Message 4 of 19 , Mar 3, 2008
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            Hi Jamie,

            I feel that "nebyt naladen na" or perhaps even "nerezonovat s" might work
            for this metaphoric use of 'tine-deaf' in some contexts too...

            Jirka Bolech
          • James Kirchner
            Thanks to everyone who gave me all the tips on tone-deaf . Now I ve got another question: Is a brrrrrrrrr type of bell to alarm people to things always a
            Message 5 of 19 , Mar 3, 2008
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              Thanks to everyone who gave me all the tips on "tone-deaf". Now I've
              got another question:

              Is a "brrrrrrrrr" type of bell to alarm people to things always a
              "zvonek" no matter how big it is?

              Jamie

              On Mar 3, 2008, at 11:05 AM, Jirka Bolech wrote:

              > Hi Jamie,
              >
              > I feel that "nebyt naladen na" or perhaps even "nerezonovat s" might
              > work
              > for this metaphoric use of 'tine-deaf' in some contexts too...
              >
              > Jirka Bolech
              >
              >
              >



              [Non-text portions of this message have been removed]
            • Jennifer Hejtmánková
              That would be crrrrrrrrrr in Czech, Jamie :) Jennifer ... [Non-text portions of this message have been removed]
              Message 6 of 19 , Mar 3, 2008
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                That would be "crrrrrrrrrr" in Czech, Jamie :)

                Jennifer

                On 3.3.2008, at 17:23, James Kirchner wrote:

                > Thanks to everyone who gave me all the tips on "tone-deaf". Now I've
                > got another question:
                >
                > Is a "brrrrrrrrr" type of bell to alarm people to things always a
                > "zvonek" no matter how big it is?
                >
                > Jamie
                >
                > On Mar 3, 2008, at 11:05 AM, Jirka Bolech wrote:
                >
                > > Hi Jamie,
                > >
                > > I feel that "nebyt naladen na" or perhaps even "nerezonovat s" might
                > > work
                > > for this metaphoric use of 'tine-deaf' in some contexts too...
                > >
                > > Jirka Bolech
                > >
                > >
                > >
                >
                > [Non-text portions of this message have been removed]
                >
                >
                >



                [Non-text portions of this message have been removed]
              • Matej Klimes
                If you re talking about the end-device that makes the sounds, I d say it is zvonek up to shoebox size (regular shoes) or something slightly smaller, the things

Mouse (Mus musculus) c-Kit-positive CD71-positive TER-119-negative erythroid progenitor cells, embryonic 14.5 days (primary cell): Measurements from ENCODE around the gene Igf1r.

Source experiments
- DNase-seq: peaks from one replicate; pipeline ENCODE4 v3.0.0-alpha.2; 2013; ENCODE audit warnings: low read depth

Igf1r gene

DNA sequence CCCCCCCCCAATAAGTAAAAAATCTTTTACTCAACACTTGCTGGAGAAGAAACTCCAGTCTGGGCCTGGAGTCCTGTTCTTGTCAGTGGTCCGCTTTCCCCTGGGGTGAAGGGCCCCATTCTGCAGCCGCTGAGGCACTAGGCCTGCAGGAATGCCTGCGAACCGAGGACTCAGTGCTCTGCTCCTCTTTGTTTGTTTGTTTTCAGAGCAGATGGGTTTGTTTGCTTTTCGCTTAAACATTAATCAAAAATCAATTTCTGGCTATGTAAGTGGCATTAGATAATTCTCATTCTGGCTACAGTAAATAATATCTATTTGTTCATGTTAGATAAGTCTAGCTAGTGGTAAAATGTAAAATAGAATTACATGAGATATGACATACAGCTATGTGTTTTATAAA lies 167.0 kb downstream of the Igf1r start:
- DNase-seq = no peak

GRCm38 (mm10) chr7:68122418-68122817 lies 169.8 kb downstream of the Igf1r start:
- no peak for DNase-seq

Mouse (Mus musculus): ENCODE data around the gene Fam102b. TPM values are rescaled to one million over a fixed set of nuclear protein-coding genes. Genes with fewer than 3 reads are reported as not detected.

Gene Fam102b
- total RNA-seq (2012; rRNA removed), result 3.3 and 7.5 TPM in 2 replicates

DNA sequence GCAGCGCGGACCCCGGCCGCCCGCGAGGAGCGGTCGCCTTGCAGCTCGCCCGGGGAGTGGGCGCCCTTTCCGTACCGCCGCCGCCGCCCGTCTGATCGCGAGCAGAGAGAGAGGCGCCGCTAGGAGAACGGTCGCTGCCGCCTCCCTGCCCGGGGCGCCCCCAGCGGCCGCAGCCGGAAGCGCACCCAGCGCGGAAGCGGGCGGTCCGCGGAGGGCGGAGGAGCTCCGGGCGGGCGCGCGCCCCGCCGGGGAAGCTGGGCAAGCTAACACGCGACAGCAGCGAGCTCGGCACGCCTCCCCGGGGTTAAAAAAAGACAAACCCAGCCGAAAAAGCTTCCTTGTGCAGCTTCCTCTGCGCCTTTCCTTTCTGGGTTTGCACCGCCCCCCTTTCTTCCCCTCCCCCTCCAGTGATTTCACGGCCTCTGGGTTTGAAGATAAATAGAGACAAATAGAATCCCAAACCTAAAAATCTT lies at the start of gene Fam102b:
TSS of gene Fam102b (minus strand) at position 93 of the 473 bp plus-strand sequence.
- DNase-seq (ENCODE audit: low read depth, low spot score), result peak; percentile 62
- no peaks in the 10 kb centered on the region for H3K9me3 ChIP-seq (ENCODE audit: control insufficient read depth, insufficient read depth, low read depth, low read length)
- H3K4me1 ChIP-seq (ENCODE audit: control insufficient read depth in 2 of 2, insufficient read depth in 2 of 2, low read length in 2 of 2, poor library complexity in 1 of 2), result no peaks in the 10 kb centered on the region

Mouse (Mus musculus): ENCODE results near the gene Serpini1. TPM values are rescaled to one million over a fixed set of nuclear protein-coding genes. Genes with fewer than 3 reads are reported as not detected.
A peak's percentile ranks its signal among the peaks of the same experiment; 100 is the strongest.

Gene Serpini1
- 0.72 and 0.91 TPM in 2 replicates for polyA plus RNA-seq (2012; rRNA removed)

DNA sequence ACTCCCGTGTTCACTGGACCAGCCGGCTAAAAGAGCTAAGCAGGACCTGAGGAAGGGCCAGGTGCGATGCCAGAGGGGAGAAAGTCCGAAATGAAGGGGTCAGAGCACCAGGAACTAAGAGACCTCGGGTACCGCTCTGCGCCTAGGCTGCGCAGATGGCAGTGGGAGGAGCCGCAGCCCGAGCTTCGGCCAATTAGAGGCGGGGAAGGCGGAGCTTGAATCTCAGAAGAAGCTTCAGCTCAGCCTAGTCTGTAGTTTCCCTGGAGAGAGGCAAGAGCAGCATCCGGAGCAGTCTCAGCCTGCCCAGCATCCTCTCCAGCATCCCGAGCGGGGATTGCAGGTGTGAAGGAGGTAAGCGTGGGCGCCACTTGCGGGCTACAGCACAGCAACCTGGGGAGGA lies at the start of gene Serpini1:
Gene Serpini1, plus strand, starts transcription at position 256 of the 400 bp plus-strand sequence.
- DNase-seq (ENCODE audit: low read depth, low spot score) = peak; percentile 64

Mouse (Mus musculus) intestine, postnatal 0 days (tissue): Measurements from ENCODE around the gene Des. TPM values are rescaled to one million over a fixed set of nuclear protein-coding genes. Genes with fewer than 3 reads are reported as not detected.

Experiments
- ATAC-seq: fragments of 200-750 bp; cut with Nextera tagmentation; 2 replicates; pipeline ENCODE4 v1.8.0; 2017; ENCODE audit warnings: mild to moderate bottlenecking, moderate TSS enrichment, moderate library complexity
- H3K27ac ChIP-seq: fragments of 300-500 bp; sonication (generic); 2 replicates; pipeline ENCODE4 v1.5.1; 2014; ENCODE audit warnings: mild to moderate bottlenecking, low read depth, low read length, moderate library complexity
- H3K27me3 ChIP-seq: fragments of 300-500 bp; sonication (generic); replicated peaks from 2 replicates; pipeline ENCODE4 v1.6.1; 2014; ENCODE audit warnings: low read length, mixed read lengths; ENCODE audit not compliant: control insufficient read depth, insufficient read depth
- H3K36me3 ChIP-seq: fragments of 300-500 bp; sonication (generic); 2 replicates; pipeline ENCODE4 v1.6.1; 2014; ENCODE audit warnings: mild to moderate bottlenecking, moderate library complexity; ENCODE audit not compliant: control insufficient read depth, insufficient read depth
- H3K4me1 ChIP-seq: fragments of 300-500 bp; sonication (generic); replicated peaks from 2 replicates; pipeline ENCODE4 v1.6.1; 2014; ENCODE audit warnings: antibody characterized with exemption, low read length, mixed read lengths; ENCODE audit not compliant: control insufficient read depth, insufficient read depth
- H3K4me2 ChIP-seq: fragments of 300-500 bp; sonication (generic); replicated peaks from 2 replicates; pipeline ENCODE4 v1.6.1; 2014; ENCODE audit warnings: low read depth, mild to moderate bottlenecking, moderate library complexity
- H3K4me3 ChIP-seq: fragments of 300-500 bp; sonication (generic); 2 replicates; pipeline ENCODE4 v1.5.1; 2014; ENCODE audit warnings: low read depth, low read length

Message 7 of 19 , Mar 3, 2008
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                  If you're talking about the end-device that makes the sounds, I'd say it is zvonek up to shoebox size (regular shoes) or something slightly smaller, the things you sometimes see on roofs or in factories (i.e. washbasin-size "bell") would probably be called something else, no idea what now..

                  Another distinction is the use, zvonek will be mostly household thing, possibly early industrial (i.e. some type of proto-telephone Xchange), but typically not a big industrial item..

                  BTW if you had a bell shaped like a church bell rather than like an old alarm clock ringer (which is how a zvonek looks), you probably won't call it a zvonek. If memory serves well, civil defense alarm which involve bell sounds (nuclear attack?) are made using a piece of steel beam hung on a wire or chain, RAF scrambleeee! type thing

                  A bit of a daft answer, I know, but try asking a better question

                  Matej


                  ----- Original Message -----
                  From: James Kirchner
                  To: Czechlist@yahoogroups.com
                  Sent: Monday, March 03, 2008 5:23 PM
                  Subject: Re: [Czechlist] tone-deaf


                  Thanks to everyone who gave me all the tips on "tone-deaf". Now I've
                  got another question:

                  Is a "brrrrrrrrr" type of bell to alarm people to things always a
                  "zvonek" no matter how big it is?

                  Jamie

                  On Mar 3, 2008, at 11:05 AM, Jirka Bolech wrote:

                  > Hi Jamie,
                  >
                  > I feel that "nebyt naladen na" or perhaps even "nerezonovat s" might
                  > work
                  > for this metaphoric use of 'tine-deaf' in some contexts too...
                  >
                  > Jirka Bolech
                  >
                  >
                  >

                  [Non-text portions of this message have been removed]





                  [Non-text portions of this message have been removed]
                • James Kirchner
                  That s right. I didn t want to write rrrrrrrrrrrrrrring , but I got it wrong. :-) ... [Non-text portions of this message have been removed]
                  Message 8 of 19 , Mar 3, 2008